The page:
‘It’s a Tragicomic Project’: Andrea Kleine Talks ‘The End Is Not What I Thought It Would Be’

Andrea Kleine was supposed to perform at The Chocolate Factory Theater in New York when the pandemic put a halt to her plans. Together with her partner, musician Bobby Previte, she decided to move into the venue and continue as planned. This time, without an audience.

“When we first moved into the theater, we were so giddy. We were so happy to be doing something, anything. Many of my friends were actually jealous,” she recalls.

Now, the filmed account of that adventure, “The End Is Not What I Thought It Would Be,” is heading to Czech documentary fest Ji.hlava. Made with the help of lighting designer Madeline Best and YouTube tutorials, it sees Kleine serving as its director, producer, writer and editor.

“This project created an opportunity to break down what this dynamic is: What is performing if there is no audience,” she says.

“In theater, we talk a lot about ‘the moment’. This charged, electrified moment of being on stage, in the same room with someone who is watching you. But how do you recreate that when no one is there?”

Gradually, she got better at performing this way, she says. Finding herself open up in a series of lengthy, completely improvised monologues, covering everything from Chantal Akerman’s oeuvre to musings on whether a joke can even exist without anyone hearing it.

“They were not written, they were not rehearsed,” admits Kleine.

“I showed an earlier cut to a group of friends and one of them said: ‘How does it feel to have the insides of your brain turned over for everyone to see?’ It was a unique opportunity to explore one’s own interiority.”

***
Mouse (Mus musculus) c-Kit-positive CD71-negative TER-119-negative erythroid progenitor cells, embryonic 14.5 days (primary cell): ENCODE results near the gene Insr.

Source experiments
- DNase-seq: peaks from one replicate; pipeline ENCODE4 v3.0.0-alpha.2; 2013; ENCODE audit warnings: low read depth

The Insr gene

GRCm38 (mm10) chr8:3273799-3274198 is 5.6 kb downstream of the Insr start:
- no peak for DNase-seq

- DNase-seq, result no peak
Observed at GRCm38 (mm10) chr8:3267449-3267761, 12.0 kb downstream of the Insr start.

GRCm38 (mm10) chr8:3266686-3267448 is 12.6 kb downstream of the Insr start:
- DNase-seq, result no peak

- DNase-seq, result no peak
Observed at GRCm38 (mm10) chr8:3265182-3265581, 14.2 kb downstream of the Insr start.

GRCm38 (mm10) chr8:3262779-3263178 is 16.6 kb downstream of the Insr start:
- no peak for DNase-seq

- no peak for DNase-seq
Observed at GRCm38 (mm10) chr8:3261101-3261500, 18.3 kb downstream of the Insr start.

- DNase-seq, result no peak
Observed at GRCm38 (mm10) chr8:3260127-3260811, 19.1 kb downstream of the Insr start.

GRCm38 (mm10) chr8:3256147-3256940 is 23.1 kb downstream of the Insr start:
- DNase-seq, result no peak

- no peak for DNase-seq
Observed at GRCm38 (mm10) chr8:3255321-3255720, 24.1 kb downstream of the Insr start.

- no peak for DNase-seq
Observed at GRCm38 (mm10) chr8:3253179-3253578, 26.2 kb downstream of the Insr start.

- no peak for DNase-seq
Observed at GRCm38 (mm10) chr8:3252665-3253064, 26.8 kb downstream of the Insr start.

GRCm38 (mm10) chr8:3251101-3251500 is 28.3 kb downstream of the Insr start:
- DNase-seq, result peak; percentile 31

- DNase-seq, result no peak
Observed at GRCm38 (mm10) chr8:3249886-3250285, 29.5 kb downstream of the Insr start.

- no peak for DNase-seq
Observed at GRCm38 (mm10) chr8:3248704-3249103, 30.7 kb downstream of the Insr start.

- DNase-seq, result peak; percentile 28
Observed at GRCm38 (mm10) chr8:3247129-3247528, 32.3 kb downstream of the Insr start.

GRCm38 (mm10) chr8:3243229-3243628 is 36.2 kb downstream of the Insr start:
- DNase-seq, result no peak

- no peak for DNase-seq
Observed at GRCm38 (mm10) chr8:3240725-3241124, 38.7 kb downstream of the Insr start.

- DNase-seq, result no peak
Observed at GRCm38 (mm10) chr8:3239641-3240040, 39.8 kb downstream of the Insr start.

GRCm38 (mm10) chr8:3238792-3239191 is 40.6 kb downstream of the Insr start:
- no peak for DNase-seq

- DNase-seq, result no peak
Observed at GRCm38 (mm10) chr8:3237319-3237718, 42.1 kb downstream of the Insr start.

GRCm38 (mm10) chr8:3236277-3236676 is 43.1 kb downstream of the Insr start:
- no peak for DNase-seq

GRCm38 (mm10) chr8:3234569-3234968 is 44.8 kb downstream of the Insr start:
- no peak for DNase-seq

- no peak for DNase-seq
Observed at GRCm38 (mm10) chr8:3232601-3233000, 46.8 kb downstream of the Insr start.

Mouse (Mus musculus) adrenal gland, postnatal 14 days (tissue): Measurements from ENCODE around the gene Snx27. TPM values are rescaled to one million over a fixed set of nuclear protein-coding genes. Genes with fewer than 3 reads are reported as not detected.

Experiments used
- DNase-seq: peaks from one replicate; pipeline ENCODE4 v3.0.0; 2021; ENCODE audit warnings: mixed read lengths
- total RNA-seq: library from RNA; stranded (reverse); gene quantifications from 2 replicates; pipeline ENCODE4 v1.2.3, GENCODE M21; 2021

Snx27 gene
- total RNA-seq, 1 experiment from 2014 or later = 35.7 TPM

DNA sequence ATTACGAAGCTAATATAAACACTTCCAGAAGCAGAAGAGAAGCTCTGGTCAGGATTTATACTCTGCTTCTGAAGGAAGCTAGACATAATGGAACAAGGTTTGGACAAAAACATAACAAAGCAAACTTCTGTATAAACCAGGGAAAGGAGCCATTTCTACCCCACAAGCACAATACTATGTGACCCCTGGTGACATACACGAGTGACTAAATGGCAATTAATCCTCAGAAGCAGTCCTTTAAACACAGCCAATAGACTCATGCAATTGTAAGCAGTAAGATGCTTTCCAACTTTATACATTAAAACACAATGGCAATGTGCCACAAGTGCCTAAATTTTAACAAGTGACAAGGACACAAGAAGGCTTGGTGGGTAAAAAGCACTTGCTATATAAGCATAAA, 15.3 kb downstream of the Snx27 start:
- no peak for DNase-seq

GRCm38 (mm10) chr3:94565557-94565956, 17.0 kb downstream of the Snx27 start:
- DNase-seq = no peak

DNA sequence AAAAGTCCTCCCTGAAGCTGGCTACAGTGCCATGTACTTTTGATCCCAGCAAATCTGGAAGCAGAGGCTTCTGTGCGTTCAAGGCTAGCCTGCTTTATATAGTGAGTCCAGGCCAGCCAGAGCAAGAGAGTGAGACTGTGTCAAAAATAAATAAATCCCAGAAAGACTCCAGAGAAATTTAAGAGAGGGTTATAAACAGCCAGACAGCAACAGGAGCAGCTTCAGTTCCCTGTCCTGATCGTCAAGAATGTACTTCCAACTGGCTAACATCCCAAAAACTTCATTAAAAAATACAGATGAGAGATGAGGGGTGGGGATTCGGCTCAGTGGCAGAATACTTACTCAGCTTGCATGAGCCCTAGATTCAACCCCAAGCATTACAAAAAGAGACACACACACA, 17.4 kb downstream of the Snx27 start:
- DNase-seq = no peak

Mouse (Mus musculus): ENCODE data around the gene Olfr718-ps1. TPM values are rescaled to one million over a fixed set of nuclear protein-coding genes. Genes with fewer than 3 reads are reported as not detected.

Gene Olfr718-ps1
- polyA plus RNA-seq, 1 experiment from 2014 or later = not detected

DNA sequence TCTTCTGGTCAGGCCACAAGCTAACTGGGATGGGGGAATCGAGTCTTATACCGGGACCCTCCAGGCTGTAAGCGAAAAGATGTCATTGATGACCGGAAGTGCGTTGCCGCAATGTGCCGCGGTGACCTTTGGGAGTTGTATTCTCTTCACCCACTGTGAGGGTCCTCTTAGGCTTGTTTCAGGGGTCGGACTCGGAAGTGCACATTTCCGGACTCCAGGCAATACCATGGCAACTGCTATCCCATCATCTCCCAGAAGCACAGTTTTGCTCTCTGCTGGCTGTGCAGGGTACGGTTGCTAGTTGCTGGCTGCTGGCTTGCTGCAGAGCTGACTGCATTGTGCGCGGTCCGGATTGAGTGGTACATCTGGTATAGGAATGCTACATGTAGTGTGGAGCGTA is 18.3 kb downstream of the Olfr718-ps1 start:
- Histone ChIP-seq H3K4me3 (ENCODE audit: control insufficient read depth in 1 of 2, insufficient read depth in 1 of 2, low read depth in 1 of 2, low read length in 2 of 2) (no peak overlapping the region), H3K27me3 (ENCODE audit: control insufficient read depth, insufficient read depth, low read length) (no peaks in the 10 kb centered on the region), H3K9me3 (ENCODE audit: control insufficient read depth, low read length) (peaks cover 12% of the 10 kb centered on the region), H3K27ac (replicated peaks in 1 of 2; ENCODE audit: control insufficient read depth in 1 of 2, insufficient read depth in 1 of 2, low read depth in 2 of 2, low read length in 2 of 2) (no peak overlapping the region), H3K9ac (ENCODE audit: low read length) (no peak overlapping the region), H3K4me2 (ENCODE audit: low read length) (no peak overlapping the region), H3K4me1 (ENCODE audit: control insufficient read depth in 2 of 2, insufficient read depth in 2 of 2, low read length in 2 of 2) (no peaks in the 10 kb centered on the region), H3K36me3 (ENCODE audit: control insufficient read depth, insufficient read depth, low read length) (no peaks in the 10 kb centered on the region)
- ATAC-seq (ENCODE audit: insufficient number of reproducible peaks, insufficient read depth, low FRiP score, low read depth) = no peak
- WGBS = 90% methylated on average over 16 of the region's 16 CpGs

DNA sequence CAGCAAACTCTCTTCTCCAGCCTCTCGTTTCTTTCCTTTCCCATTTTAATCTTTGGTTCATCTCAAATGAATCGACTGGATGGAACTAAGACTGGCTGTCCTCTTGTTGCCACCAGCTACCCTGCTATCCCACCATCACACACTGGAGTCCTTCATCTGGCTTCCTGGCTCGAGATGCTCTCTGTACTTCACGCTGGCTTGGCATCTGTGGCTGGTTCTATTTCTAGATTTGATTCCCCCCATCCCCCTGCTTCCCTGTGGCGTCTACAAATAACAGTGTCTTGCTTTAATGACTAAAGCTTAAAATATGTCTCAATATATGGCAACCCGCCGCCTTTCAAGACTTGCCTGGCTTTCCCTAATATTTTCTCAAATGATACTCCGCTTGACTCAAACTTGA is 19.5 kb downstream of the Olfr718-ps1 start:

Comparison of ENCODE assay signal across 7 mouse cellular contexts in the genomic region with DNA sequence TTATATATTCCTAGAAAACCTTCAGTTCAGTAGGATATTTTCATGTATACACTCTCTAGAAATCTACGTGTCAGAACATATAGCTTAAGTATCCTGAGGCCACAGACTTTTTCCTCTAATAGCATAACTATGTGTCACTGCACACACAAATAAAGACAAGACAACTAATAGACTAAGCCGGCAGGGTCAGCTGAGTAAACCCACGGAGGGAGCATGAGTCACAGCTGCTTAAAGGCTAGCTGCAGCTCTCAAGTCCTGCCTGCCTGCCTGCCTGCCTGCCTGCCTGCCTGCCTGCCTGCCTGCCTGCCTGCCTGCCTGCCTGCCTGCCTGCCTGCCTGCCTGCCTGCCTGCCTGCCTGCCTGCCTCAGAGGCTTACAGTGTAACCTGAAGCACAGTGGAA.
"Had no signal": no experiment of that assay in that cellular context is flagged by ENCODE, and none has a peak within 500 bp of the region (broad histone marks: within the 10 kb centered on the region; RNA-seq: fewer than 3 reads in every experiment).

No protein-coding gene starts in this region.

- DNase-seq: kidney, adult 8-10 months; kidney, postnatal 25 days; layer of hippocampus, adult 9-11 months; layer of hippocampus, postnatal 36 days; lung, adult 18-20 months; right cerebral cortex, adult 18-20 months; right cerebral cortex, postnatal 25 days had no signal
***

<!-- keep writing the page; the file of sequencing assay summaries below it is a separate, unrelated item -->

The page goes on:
The process allowed her to face her own fears. It also led to some interesting discoveries.

“I am actually not like that in person. I am not a chatterbox; I am much more reserved,” she says.

“One of the reasons I adopted this strategy of non-stop talking was because I felt that if I stopped, I would shut down or start judging it. I am laughing now, because it’s something I tell my students when I teach. If you are lost, just keep going.”

Combining Kleine’s “wacky” monologues, Previte’s performances and scenes from their daily life (“We were actually living there. It used to be a factory, so not the most comfortable of accommodations,” she laughs), her first feature-length film is still a reminder of a difficult time, full of uncertainty and fear.

“In 2020, even when we had only endured the pandemic for eight or so months, we really felt that chasm. Now, we all sort of adjusted to his hybrid reality.”

Also the author of novels “Calf” and “Eden,” Kleine has been collaborating with The Chocolate Factory – where the film will be shown in November – for a while now. But she sees herself as an “outsider” in the documentary world.

“Many people took on new projects during the pandemic as a way to focus their energy and get through the day. Our work is not always financially remunerative, so it’s so important for artists to find new ways of working.”

She doesn’t intend to perform these monologues ever again, however. Her last “performance,” captured in the film, turned out to be an emotional experience. One that caught her by surprise, she admits.

“I was actually crying quite a lot off camera too but we had to dial it down. I felt it was too emotionally prescriptive,” she says.

“All comedy has a tragic element to it. This is a tragicomic project.”

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